Newly released visuals of airstrikes and humanitarian missions in northern Iraq are providing a glimpse into the chaos and desperation in the region, amid political turmoil that has politicians battling for power.

In a press briefing Monday afternoon, the Pentagon's Lt. Gen. William Mayville Jr. said U.S. airstrikes have temporarily slowed the Islamic State militants in northern Iraq. But, he cautioned, he did not want to suggest that "we have effectively contained" the extremist group.

CNN reporter Ivan Watson witnessed the threat firsthand from an Iraqi air force helicopter that was delivering humanitarian aid to people stranded on Mount Sinjar. He described the scene to CNN's Wolf Blitzer in a video with footage of the mission (he also tweeted photos and more details).

The helicopter, carrying diapers, condensed milk, food and water, first flew over an area with militants who have been trying to shoot at aircraft.

As the helicopter touched down on Mount Sinjar — in an "explosion of dust and chaos," as Watson put it — people clamored to pull themselves aboard.

"These desperate civilians came racing toward the helicopter, throwing their children onboard the aircraft," Watson told CNN's Wolf Blitzer. "The crew was just trying to pull up as many people as possible. A little baby — a redheaded baby — ended up in my hands. It was chaotic; it was crazy. But we were able to then lift off with about 20 civilians."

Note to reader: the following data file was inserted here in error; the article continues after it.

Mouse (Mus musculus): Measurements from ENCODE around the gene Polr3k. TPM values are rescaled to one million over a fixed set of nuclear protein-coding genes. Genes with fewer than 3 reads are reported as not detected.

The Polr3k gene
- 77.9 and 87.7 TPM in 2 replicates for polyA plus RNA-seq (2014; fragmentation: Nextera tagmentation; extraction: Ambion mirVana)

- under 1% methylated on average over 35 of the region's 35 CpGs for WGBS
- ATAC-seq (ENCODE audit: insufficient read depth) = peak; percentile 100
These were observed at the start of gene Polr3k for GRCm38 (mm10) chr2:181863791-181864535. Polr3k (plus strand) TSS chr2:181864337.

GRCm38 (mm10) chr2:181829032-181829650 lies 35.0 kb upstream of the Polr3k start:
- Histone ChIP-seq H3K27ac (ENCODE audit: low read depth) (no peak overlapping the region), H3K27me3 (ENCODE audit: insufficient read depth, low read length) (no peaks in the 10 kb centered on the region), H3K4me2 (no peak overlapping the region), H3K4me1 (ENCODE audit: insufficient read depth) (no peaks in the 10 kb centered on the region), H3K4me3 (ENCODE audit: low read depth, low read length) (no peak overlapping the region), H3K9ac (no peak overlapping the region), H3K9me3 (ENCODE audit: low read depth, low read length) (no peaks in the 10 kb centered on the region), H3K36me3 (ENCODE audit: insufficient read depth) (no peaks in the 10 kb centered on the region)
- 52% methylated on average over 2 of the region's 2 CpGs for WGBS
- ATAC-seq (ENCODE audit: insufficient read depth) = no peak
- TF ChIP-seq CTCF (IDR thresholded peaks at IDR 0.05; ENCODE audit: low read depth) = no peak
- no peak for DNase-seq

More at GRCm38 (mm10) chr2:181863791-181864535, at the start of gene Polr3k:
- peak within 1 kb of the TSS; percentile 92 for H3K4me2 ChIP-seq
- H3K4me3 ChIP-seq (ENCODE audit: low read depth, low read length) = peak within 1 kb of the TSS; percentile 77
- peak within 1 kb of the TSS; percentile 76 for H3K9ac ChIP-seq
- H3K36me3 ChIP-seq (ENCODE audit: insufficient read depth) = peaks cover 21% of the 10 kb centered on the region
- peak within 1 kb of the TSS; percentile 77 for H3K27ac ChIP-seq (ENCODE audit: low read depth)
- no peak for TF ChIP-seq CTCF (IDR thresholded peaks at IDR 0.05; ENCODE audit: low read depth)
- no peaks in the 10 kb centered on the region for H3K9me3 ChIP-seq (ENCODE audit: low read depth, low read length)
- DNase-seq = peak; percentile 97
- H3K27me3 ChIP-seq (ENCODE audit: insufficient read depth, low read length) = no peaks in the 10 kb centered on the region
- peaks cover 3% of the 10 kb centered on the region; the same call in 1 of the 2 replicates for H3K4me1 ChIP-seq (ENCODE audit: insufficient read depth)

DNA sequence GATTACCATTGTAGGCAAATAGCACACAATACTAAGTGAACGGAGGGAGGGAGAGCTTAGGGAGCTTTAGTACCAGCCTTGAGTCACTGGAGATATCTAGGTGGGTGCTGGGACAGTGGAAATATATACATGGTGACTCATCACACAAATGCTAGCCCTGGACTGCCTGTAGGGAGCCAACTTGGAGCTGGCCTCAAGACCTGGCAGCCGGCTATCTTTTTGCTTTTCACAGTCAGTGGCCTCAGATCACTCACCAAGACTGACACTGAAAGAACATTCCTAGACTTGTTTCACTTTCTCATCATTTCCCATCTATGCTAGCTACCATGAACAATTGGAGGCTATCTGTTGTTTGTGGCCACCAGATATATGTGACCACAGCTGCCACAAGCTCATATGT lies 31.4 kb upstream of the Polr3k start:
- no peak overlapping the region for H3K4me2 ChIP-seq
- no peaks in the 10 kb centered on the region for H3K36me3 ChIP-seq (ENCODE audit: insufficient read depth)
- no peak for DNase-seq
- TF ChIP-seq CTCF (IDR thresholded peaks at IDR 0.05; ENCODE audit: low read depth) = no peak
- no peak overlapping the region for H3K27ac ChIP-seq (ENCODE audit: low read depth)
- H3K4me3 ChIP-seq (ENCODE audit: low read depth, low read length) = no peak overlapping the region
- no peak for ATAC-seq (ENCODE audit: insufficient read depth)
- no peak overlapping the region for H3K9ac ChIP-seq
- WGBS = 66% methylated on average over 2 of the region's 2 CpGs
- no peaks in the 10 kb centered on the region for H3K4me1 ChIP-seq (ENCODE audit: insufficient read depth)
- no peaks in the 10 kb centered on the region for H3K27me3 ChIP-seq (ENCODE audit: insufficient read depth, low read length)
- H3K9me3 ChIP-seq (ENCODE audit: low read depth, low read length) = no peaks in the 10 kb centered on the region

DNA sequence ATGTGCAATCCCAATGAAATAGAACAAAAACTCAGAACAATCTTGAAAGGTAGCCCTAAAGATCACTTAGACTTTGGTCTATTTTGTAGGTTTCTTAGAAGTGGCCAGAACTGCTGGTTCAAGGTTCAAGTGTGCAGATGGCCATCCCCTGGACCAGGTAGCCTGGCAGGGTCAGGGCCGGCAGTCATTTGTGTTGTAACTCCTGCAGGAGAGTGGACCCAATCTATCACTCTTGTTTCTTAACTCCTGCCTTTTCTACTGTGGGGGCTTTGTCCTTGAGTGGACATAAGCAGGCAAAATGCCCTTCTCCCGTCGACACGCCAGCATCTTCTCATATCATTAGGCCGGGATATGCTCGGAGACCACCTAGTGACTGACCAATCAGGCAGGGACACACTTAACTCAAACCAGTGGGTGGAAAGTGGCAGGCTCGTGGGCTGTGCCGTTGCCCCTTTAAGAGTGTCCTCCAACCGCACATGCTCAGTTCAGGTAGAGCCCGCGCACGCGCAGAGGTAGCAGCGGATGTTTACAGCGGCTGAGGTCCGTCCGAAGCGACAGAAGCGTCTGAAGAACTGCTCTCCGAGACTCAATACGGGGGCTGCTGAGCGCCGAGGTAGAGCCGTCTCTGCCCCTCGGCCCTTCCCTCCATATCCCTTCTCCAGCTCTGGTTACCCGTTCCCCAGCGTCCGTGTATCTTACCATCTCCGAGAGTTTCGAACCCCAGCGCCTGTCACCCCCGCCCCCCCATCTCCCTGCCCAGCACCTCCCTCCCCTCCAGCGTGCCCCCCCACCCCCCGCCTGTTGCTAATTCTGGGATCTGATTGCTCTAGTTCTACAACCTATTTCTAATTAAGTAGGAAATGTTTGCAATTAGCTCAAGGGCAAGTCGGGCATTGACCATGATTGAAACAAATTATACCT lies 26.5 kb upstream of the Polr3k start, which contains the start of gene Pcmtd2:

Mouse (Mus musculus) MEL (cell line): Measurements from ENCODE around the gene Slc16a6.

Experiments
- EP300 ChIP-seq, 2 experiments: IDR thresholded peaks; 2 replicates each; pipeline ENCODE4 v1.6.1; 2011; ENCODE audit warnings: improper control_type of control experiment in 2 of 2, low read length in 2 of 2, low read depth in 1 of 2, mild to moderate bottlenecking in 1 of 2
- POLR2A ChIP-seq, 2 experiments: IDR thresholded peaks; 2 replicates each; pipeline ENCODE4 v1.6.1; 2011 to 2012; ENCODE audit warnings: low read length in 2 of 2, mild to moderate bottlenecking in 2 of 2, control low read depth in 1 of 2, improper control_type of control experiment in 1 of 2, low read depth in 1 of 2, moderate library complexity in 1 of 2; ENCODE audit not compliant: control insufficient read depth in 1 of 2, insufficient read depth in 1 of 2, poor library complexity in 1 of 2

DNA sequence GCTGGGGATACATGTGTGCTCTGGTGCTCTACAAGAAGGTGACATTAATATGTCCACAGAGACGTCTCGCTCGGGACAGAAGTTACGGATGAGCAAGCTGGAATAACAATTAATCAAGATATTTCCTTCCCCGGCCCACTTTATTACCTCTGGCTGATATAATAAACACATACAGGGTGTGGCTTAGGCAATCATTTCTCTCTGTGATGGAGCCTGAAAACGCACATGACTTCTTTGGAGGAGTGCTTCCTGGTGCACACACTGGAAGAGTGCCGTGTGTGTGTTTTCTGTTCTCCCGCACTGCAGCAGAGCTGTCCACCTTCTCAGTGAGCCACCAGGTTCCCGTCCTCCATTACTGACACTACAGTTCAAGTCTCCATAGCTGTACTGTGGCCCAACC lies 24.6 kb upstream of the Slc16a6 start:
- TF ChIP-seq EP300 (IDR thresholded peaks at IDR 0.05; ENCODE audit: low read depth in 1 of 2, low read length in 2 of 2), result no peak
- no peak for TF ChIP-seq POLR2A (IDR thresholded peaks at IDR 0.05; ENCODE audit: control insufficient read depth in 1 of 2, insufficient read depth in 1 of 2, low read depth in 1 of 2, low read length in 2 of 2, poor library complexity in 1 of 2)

Watson described the people who had been picked up as "terrified and traumatized." They told him they had fled their homes and had been without food and water for days.

"The crowd onboard the helicopter burst into tears, as did some of the [Kurdish] peshmerga fighters who were onboard there trying to help them," he said. "Just the relief was palpable."

The next challenge was a half-hour ride back across the area with militant extremists.

This was one of several flights throughout the day, Watson reported.

U.S. Central Command has released its own footage of a humanitarian airdrop on Saturday in Sinjar: Large packages of food and water slide out of cargo aircraft, as their parachutes open up.

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